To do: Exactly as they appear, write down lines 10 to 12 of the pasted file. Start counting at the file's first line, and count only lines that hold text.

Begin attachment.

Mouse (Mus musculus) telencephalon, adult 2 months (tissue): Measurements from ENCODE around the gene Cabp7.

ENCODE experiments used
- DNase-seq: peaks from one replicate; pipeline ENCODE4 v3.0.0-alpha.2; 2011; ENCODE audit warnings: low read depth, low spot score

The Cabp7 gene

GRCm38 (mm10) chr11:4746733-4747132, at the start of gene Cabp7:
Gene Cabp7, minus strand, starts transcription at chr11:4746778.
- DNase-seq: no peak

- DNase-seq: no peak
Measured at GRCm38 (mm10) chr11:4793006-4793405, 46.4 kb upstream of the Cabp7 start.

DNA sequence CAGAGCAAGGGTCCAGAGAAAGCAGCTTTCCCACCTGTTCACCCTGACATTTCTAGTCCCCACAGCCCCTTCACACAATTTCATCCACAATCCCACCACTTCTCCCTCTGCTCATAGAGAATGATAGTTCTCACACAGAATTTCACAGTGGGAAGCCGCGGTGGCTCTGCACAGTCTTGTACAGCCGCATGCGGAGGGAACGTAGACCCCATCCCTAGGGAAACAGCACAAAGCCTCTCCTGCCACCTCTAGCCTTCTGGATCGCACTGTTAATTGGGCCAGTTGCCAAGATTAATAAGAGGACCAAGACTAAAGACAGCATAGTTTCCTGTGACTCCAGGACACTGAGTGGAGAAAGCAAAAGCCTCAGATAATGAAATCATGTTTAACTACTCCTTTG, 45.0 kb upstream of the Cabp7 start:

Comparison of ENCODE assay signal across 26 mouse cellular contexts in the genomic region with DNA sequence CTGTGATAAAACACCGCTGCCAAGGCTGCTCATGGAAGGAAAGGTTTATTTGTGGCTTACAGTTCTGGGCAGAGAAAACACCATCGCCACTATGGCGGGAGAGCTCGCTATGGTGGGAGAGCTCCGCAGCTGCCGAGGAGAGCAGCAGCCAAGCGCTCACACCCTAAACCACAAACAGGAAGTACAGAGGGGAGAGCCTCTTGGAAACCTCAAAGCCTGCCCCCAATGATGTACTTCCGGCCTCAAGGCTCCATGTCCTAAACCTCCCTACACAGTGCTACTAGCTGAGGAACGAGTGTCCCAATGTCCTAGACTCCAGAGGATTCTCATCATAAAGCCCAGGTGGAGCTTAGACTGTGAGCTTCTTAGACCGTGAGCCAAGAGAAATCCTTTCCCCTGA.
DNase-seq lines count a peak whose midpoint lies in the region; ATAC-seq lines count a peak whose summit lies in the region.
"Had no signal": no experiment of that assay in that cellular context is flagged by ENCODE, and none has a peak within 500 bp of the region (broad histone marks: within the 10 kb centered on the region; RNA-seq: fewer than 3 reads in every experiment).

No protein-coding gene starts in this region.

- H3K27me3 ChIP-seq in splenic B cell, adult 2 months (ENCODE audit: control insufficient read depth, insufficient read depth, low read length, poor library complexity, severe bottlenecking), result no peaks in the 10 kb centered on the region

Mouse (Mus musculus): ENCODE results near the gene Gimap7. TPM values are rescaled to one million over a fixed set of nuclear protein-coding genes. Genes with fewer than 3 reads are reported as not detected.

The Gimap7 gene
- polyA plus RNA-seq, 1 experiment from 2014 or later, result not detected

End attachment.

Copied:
DNA sequence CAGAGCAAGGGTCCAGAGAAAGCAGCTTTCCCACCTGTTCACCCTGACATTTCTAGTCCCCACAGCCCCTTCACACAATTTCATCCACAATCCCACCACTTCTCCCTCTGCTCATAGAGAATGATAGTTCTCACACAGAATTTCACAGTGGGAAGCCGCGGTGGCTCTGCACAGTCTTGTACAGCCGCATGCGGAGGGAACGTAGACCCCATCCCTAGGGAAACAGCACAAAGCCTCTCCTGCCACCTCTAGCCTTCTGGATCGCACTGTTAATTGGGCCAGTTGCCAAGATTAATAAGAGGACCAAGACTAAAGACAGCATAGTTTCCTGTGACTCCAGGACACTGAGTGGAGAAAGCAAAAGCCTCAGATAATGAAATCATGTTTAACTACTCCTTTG, 45.0 kb upstream of the Cabp7 start:

Comparison of ENCODE assay signal across 26 mouse cellular contexts in the genomic region with DNA sequence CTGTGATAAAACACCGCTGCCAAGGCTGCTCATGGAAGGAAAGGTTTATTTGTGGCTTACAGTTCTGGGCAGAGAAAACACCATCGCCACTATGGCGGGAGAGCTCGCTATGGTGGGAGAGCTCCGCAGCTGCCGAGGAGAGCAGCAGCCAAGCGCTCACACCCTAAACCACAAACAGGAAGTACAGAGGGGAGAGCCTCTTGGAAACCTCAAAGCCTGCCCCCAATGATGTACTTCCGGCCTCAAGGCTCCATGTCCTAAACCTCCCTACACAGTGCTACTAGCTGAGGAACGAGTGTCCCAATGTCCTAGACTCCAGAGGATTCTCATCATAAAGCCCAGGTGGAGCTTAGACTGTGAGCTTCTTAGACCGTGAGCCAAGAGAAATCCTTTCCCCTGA.
DNase-seq lines count a peak whose midpoint lies in the region; ATAC-seq lines count a peak whose summit lies in the region.